For this latest instalment of our “5 questions with…” series, we wanted to follow the progress of journals that have recently changed their distribution model to offer their entire collection in immediate open access.
Relations industrielles / Industrial Relations is one of seven journals to have made this choice at the start of 2023. Érudit spoke to Samuel Dinel, the journal’s operations coordinator about the challenges and benefits of the flip to open access.
1. What were the main reasons behind the decision to transition your journal to open access?
The journal Relations industrielles / Industrial Relations has been publishing manuscripts on the science of labour and employment for close to 80 years. Our survival can be attributed amongst other things to our capacity to adapt to the different trends in the world of research. It is also important to understand the field of industrial relations has always had a practical component. Having a reach outside academia is a priority for us, and open access greatly supports and accelerates the dissemination of the manuscripts we publish. In short, it was a decision based above all on accessibility and proximity to the various communities that make up the field.
2. How did your team come to this decision? Can you take us through the steps?
The earliest open access archives we found date back to around 2010, so around thirteen years passed between the first discussions and the actual implementation! Early on, we did not commit one way or another, preferring to monitor the space and the requests made by the main institutions. In 2020, we decided to develop a three-year transition plan in which every year would see a major change, culminating in an open access digital publication.
The first step was to stop publishing the physical version of the journal and move to an exclusively digital structure. That was a highly symbolic step. While it removes a logistical burden on our operations, there is a strong attachment to the paper version, and we are still trying to a way to integrate a print version into our digital editorial cycle. We have also reorganized internal tasks and administrative processes to minimize text processing and operating costs.
During the transition, we modified our policies around copyright transfers. In collaboration with our indexing and aggregating partners, we put in a place a formula where authors could deposit their articles on the institutional platform of their choice.
The final step was to end the embargo and implement open access. It was a relatively simple process, consisting mostly of renewing agreements with our various partners. The most complex part was to plan and reorganize our operations around this new model.
3.What were the main challenges encountered?
Two major issues arose during the entire process, and they are still being discussed internally. First of all, there is the unavoidable financial aspect. Moving to open access was a significant loss in revenue. We are still waiting for reforms when it comes to institutional funding which would cushion the blow. Financial uncertainty was palpable at first, and it still is. We made the leap without a clear path forward, it was a calculated risk.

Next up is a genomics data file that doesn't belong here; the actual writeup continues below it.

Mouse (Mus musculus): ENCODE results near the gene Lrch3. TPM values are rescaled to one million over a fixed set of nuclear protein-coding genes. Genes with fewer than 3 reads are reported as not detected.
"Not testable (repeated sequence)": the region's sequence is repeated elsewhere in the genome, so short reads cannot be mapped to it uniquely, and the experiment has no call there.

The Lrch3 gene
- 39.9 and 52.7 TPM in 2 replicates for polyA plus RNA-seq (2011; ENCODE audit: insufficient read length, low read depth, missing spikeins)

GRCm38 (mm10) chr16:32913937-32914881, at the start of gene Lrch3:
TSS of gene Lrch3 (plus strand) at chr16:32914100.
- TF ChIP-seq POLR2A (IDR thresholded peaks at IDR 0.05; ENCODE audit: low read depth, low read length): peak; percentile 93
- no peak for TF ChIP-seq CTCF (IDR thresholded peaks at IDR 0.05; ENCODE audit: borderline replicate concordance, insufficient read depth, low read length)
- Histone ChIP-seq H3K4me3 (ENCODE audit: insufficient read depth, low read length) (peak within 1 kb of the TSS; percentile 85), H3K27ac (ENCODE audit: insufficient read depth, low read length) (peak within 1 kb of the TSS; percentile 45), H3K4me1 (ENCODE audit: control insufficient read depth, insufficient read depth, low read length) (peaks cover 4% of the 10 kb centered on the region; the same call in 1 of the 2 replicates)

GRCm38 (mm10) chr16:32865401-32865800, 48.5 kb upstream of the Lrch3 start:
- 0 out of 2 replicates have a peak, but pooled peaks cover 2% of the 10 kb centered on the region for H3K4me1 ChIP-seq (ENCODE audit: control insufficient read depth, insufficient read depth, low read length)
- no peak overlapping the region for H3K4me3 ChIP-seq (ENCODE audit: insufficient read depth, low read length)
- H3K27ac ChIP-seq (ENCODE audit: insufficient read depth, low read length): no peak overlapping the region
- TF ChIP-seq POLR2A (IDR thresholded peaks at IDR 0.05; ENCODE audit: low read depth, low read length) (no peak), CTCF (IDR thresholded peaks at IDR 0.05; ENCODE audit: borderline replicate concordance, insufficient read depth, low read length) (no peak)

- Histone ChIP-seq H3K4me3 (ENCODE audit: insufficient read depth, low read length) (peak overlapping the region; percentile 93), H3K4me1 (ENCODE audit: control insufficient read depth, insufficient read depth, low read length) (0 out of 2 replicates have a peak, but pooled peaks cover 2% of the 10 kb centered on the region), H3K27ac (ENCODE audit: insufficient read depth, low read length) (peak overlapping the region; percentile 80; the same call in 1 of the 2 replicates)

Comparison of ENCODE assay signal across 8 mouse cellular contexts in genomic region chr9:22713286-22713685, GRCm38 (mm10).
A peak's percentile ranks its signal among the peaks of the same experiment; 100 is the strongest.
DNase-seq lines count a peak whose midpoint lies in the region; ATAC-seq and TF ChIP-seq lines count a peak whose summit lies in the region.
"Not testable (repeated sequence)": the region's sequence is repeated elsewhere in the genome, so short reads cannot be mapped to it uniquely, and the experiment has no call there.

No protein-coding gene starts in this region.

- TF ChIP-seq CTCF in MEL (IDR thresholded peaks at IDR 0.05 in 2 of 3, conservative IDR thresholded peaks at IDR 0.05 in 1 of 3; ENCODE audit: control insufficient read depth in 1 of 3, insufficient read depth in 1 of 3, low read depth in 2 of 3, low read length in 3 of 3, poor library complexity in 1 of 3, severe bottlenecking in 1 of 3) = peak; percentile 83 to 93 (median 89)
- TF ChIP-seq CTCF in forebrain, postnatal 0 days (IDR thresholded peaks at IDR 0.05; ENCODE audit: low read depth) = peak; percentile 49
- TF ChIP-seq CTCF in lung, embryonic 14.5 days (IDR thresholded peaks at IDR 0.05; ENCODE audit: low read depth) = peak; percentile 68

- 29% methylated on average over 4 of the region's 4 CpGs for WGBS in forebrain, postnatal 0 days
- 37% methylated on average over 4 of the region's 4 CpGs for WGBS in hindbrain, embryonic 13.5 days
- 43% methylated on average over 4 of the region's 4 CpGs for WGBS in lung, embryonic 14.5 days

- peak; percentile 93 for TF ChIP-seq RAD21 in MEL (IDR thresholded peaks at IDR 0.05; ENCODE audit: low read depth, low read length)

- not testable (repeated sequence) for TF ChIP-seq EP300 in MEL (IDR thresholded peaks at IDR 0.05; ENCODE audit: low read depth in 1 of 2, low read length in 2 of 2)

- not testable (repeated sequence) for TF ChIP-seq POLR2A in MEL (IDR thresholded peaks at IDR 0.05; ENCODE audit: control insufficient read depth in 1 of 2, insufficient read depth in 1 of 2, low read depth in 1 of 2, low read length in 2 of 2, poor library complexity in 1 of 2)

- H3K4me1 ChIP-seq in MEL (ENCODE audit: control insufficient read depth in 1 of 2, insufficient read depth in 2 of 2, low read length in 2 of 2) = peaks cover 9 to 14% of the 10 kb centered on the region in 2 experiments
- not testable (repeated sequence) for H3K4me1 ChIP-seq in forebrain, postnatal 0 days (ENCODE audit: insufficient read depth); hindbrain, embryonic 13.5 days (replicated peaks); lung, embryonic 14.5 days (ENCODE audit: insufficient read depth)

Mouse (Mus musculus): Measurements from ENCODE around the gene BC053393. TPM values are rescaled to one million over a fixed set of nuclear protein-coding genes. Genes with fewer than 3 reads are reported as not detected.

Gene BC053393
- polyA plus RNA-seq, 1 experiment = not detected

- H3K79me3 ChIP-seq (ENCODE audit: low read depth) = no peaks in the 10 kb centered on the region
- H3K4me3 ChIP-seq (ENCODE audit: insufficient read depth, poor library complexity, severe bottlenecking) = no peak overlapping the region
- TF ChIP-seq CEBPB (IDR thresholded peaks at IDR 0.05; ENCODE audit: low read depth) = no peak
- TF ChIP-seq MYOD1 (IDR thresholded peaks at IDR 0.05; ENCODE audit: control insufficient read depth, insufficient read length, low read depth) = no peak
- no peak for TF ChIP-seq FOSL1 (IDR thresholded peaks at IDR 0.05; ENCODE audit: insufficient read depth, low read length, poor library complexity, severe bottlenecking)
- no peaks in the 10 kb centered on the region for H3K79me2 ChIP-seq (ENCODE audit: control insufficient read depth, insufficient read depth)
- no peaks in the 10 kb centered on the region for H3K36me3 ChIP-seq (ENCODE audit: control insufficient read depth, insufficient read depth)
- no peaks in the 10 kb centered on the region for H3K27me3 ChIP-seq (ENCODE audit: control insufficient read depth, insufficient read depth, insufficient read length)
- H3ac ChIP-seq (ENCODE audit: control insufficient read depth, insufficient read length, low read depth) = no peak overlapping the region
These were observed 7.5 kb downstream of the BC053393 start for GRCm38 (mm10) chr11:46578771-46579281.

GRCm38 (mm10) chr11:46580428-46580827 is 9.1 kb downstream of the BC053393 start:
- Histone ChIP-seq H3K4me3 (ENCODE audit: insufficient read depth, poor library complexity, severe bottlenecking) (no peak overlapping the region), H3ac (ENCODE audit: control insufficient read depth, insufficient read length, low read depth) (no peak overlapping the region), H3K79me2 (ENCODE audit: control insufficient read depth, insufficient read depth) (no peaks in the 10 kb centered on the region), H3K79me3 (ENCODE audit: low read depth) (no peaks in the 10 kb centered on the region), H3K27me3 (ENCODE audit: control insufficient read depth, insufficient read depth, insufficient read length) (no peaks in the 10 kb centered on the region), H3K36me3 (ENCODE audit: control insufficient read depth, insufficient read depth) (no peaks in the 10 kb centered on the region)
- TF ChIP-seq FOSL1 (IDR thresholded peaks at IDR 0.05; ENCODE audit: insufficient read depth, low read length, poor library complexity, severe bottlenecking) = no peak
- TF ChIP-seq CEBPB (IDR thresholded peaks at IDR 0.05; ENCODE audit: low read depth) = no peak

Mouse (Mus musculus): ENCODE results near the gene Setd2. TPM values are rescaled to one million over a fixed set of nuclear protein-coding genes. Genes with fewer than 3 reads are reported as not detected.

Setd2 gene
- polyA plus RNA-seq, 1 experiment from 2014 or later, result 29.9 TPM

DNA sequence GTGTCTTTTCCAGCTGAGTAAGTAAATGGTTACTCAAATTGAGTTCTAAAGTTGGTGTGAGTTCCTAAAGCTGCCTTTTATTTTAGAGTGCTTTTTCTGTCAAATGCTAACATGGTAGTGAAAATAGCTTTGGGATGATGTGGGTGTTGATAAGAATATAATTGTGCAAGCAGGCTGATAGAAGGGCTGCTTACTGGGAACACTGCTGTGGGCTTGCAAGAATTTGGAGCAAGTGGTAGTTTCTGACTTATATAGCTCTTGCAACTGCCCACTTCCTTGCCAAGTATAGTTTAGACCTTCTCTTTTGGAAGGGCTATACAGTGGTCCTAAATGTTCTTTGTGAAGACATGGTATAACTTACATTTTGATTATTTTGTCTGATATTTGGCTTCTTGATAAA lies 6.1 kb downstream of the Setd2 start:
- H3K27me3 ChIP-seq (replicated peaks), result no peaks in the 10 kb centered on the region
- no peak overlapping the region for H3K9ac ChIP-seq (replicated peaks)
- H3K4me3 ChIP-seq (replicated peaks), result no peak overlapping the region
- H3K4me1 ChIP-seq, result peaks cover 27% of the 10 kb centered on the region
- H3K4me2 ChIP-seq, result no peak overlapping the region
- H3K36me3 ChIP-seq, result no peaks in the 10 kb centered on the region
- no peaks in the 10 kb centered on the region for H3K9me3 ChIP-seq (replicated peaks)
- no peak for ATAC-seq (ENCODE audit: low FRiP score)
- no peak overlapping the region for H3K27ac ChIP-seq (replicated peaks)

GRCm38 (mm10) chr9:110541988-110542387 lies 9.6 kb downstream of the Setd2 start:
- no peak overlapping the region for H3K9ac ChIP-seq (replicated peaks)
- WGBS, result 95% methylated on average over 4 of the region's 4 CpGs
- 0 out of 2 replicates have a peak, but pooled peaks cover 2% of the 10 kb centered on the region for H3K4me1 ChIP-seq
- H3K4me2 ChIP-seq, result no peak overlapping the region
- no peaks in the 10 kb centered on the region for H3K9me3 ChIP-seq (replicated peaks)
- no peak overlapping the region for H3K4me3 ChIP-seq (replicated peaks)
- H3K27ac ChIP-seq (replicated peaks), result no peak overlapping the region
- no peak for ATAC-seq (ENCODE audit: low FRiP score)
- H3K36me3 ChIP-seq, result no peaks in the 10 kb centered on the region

The other issue relates to identity and culture. What is the role of a journal in an open access digital world? Humbly, our perception of what the field and the funding agencies expect has changed in the last few years, as bibliometric requirements have become more substantial, presence on social media is unavoidable, the value of evaluation work remains an issue, popularization outside academia is emphasized, etc. In short, we used this transition to reflect on the services we provide to our community of both researchers and readers, and we want to ensure that we meet their needs.
4.Can you highlight some positive aspects you have noticed since making this change?
The transition was done in January 2023, so it is still a very new process and a bit early to draw statistically valid conclusions. We did however observe an increase in article views in the last few months, both on the Érudit platform and on our other partners’ platforms. Really, the real impact is at the cultural and symbolic levels. The authors greatly appreciate being able to disseminate their article on the day of its publication—and we do too! We can be much more dynamic in our relationship with the journal’s community. And more pragmatically, not having to manage individual and institutional subscriptions has freed up a lot of time to implement other projects. It is a relief to no longer have to solicit our readers, so we can concentrate on publishing and disseminating content on industrial relations.
5. Do you have tips to give other journals who are thinking about open access, or other comments you would like to add?
The process in itself was much simpler than we had anticipated. We received a lot of support, from our community as well as Érudit’s, that eased this transition and encouraged us to keep going. The operational tools are available for those who want to start the process. Finally, through all these uncertainties, refocusing on the original mission of the journal, as it was imagined 80 years ago, also helped us a lot: be a bridge between science and practice.
Eager to learn more about scholarly publishing? Read the other interviews of the ” 5 questions with…” series.